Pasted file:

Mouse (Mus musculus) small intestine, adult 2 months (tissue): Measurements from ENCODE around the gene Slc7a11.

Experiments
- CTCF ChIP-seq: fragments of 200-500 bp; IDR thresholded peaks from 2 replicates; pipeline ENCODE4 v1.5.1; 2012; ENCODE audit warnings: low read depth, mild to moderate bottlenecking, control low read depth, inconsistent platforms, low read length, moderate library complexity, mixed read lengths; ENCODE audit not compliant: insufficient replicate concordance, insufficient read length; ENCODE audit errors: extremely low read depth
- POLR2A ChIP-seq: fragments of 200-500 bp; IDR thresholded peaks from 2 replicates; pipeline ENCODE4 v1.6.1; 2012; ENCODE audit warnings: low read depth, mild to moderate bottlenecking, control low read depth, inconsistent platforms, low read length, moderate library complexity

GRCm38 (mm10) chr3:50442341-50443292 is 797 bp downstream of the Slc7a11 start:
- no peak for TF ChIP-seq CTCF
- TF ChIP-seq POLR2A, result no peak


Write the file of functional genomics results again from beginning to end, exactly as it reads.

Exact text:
Mouse (Mus musculus) small intestine, adult 2 months (tissue): Measurements from ENCODE around the gene Slc7a11.

Experiments
- CTCF ChIP-seq: fragments of 200-500 bp; IDR thresholded peaks from 2 replicates; pipeline ENCODE4 v1.5.1; 2012; ENCODE audit warnings: low read depth, mild to moderate bottlenecking, control low read depth, inconsistent platforms, low read length, moderate library complexity, mixed read lengths; ENCODE audit not compliant: insufficient replicate concordance, insufficient read length; ENCODE audit errors: extremely low read depth
- POLR2A ChIP-seq: fragments of 200-500 bp; IDR thresholded peaks from 2 replicates; pipeline ENCODE4 v1.6.1; 2012; ENCODE audit warnings: low read depth, mild to moderate bottlenecking, control low read depth, inconsistent platforms, low read length, moderate library complexity

GRCm38 (mm10) chr3:50442341-50443292 is 797 bp downstream of the Slc7a11 start:
- no peak for TF ChIP-seq CTCF
- TF ChIP-seq POLR2A, result no peak